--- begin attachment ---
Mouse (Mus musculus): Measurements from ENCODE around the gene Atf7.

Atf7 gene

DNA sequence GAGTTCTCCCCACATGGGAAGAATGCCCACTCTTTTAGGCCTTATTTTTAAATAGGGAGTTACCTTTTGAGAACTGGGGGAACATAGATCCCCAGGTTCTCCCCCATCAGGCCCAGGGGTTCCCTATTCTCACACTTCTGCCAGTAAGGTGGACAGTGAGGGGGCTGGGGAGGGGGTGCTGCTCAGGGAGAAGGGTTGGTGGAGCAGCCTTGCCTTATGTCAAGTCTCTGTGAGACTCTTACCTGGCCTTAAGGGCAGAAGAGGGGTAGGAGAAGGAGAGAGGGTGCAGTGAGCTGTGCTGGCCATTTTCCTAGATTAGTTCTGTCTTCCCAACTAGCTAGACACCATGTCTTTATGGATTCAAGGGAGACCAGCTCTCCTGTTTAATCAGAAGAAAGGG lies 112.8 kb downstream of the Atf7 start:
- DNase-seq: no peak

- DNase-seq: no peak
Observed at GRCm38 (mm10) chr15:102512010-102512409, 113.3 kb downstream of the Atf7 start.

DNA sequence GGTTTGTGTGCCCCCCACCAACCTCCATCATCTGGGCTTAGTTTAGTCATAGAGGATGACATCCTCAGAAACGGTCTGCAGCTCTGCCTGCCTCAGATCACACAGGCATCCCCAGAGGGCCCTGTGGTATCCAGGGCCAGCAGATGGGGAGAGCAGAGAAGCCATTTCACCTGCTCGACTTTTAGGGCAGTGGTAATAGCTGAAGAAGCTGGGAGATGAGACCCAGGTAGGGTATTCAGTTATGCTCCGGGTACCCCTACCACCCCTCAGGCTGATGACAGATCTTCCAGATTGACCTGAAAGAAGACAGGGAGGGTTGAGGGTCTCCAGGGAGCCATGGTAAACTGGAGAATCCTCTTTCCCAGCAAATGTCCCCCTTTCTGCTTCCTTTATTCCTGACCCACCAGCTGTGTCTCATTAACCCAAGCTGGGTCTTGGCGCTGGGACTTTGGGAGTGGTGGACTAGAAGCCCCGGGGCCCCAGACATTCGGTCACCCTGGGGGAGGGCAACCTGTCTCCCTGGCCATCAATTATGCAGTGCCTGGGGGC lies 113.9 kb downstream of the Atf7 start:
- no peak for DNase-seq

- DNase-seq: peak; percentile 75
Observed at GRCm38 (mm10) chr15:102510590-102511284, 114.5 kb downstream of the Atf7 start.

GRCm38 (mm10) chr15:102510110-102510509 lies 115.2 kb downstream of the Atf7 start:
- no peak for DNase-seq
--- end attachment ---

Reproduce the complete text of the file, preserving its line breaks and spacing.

Mouse (Mus musculus): Measurements from ENCODE around the gene Atf7.

Atf7 gene

DNA sequence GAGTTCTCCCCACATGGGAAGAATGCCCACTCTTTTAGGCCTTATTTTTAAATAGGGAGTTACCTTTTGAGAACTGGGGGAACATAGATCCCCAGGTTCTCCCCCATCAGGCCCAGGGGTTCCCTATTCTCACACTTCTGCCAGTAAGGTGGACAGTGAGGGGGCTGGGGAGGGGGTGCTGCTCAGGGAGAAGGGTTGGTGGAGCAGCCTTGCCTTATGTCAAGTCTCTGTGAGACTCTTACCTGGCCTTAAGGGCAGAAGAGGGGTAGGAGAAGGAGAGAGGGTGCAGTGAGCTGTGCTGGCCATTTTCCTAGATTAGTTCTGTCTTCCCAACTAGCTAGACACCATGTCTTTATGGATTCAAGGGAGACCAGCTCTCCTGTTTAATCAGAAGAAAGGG lies 112.8 kb downstream of the Atf7 start:
- DNase-seq: no peak

- DNase-seq: no peak
Observed at GRCm38 (mm10) chr15:102512010-102512409, 113.3 kb downstream of the Atf7 start.

DNA sequence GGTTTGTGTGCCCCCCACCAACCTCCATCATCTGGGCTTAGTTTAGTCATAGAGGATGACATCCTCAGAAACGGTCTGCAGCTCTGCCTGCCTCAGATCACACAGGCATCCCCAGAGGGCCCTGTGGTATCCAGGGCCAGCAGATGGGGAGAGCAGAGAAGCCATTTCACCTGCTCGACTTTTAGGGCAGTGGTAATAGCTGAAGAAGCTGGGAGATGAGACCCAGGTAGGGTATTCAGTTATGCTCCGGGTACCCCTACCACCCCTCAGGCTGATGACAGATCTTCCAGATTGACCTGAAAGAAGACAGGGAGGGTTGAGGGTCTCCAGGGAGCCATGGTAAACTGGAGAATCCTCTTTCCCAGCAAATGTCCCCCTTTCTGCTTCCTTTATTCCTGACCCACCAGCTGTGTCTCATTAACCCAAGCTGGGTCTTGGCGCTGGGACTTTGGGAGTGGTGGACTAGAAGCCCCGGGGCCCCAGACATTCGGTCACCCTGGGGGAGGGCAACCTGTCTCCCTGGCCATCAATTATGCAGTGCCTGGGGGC lies 113.9 kb downstream of the Atf7 start:
- no peak for DNase-seq

- DNase-seq: peak; percentile 75
Observed at GRCm38 (mm10) chr15:102510590-102511284, 114.5 kb downstream of the Atf7 start.

GRCm38 (mm10) chr15:102510110-102510509 lies 115.2 kb downstream of the Atf7 start:
- no peak for DNase-seq